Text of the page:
Ask DN: Legibility and Line Height?

almost 7 years ago from , Head of Community & Content, zeroheight

Looking for some guidance/advice on a problem I have. With most of my projects I pretty consistently stick to a line height of 1.4em for legibility. However, on a project I'm working on at the moment I'm really struggling. 1.4 feels like it's too tight and is affecting the readability, whereas 1.99 (next up on the scale) feels like it's way too loose.

Here's two screenshots:



  • Rakesh KRakesh K, almost 7 years ago

    Why not be flexible and try something between 1.4 and 1.99? Readability is too important to let a set scale dictate the line height.

    4 points
    • Daniel EdenDaniel Eden, almost 7 years ago

      +1 to this. Scales and systems are there as guidelines, not strict rules. You should feel free to break the scale to make this right.

      That said, 1.9 doesn’t look too bad to me. The thing that sticks out to me is the margin between paragraphs. The margin should be at least as tall as the line-height.

      2 points
  • Luke Murphy, almost 7 years ago

    Wondering whether it's Museo Slab that's the culprit... It's supposed to be good for body text, but it seems to just be causing me problems. Looks right (visually), but doesn't read well.

    4 points
    • Eliot SlevinEliot Slevin, almost 7 years ago

      My suggestion - switch to Museo Sans if possible, line height somewhere in between (1.7? Is there a reason why you're stuck to these two heights?) and as mentioned upping that paragraph spacing.

      Paragraph width is perfect :)

      1 point
    • Brian A.Brian A., almost 7 years ago (edited almost 7 years ago )

      This was my thought as well. I haven't come across too many slab serifs that read well in body copy, so maybe a sans (Museo Sans) would work well? If you're sticking with Museo, then I'd second what others are saying and go with the 1.99 line height.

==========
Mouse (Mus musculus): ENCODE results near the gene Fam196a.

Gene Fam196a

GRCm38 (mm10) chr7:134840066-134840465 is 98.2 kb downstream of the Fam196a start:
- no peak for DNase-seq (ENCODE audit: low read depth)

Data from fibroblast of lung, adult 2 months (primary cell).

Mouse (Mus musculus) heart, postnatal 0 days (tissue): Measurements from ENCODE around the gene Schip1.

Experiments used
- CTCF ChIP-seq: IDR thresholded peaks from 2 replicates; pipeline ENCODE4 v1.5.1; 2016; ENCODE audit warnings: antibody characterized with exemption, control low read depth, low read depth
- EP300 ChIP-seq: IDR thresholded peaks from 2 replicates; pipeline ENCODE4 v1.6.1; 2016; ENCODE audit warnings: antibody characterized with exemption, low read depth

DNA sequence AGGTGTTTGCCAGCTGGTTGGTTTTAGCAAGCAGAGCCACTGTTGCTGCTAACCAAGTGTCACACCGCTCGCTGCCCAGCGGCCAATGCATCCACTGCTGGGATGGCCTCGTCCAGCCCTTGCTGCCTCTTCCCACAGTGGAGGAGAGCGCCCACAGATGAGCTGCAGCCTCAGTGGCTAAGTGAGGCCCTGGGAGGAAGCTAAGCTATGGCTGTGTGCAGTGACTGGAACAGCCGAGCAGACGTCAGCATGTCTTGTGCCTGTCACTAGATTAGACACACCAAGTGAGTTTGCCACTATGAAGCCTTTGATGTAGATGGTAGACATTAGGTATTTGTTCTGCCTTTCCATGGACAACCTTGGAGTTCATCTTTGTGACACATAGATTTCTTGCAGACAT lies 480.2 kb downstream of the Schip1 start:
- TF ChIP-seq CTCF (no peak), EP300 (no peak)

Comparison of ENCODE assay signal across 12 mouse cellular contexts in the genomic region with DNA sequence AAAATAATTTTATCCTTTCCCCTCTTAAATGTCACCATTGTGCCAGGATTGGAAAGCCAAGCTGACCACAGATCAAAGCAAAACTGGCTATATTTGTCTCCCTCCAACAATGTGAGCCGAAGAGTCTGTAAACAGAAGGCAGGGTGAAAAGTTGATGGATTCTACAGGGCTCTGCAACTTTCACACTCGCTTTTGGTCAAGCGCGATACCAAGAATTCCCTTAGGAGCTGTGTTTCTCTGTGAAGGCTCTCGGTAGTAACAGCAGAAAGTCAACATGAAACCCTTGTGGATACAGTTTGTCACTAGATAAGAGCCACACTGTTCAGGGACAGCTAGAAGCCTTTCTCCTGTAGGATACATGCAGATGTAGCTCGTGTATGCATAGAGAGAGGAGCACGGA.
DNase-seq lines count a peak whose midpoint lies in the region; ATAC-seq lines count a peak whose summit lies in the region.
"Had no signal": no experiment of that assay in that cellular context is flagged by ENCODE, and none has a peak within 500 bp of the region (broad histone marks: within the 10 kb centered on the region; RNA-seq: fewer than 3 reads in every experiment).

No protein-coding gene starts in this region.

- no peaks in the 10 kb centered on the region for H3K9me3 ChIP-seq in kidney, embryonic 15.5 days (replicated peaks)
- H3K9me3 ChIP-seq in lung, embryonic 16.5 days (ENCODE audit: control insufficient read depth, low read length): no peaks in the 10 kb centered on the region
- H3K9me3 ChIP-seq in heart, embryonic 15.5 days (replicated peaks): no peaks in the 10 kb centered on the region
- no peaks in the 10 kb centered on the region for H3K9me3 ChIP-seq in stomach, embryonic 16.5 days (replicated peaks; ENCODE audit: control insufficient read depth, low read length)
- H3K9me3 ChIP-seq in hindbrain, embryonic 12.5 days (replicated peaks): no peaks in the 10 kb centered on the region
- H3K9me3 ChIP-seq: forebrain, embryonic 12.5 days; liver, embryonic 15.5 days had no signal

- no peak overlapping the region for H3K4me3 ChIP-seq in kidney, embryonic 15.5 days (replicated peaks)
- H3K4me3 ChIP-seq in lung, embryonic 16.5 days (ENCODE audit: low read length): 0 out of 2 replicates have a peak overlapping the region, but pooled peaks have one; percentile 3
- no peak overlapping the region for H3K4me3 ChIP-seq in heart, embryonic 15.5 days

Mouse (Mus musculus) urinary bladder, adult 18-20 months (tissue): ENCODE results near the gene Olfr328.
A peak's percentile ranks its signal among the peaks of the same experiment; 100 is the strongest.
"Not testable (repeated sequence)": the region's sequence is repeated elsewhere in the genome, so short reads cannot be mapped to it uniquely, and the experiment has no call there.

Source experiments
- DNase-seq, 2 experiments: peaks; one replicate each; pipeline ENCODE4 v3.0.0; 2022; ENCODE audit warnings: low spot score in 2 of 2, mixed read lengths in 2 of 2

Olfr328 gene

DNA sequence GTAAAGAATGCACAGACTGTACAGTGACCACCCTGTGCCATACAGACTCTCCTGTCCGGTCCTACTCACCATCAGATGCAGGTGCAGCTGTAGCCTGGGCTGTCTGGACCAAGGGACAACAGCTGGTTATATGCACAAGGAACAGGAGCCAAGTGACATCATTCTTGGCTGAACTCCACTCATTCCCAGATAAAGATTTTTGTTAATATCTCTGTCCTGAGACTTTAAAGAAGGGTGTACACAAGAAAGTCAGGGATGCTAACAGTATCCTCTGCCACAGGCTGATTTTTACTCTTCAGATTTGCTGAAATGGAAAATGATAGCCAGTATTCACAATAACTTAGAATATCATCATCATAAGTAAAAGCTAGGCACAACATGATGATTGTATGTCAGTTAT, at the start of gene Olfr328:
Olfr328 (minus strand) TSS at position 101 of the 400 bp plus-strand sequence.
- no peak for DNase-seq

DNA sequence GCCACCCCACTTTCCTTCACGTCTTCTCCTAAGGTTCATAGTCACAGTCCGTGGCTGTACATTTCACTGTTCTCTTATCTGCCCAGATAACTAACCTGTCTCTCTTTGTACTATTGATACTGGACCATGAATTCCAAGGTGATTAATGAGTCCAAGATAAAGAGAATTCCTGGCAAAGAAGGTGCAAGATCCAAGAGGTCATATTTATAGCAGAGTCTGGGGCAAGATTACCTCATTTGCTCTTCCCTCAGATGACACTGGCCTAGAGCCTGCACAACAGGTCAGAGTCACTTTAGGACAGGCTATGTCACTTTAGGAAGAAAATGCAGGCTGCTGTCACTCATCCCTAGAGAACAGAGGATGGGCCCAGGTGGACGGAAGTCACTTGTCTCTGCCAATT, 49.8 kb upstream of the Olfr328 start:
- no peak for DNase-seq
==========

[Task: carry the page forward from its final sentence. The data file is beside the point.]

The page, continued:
0 points
  • Caleb SylvestCaleb Sylvest, almost 7 years ago
    1. I would suggest not using a slab-serif for body copy, it's just too thick. Slab-serifs are typically for headline and larger sized type. Use either Museo or Museo Sans.

    2. I always suggest using unitless line-height values. So set line-height: 1.4; instead of line-height: 1.4em; or 20px etc. That way if you change the font-size of the type the line-height scales in relation to the font-size, instead of being stuck in an absolute dimension. I wrote about this a little bit on my blog, though the article is old and lacking some, but may be helpful: http://calebsylvest.com/line-height-for-all/

    1 point
    • Luke Murphy, almost 7 years ago

      Cheers, Caleb. I read somewhere that slab serifs are apparently good for legibility, which is why I thought I'd give it a go, but I haven't found anything in practice that proves this... Going to change the typeface.

      On line-height, em is a relative measure as well... it's practically the same as using 1.4 or 140%. There are really minor differences, but I'd prefer consistency considering the payoff isn't great.

      0 points
  • Guillaume BroderGuillaume Broder, almost 7 years ago

    Look at gridlover ;)

    1 point
  • Yasmin AndreaYasmin Andrea, almost 7 years ago

    I personally feel that the 1.99 is more legible, but maybe you could slightly increase the spacing between paragraphs?

    1 point
  • Daniel KorpaiDaniel Korpai, almost 7 years ago

    Ideally the line height should be between 120 - 145 % of the font size, but there are some cases (some fonts) where this amount of line height simply not enough.

    I recommend you to try a line height value around 1.6 - 1.65, and see how is that work for you :)

    0 points
  • Ryan Hicks, almost 7 years ago

    I typically stick to 1.5 as a default and often use 1.6.

    0 points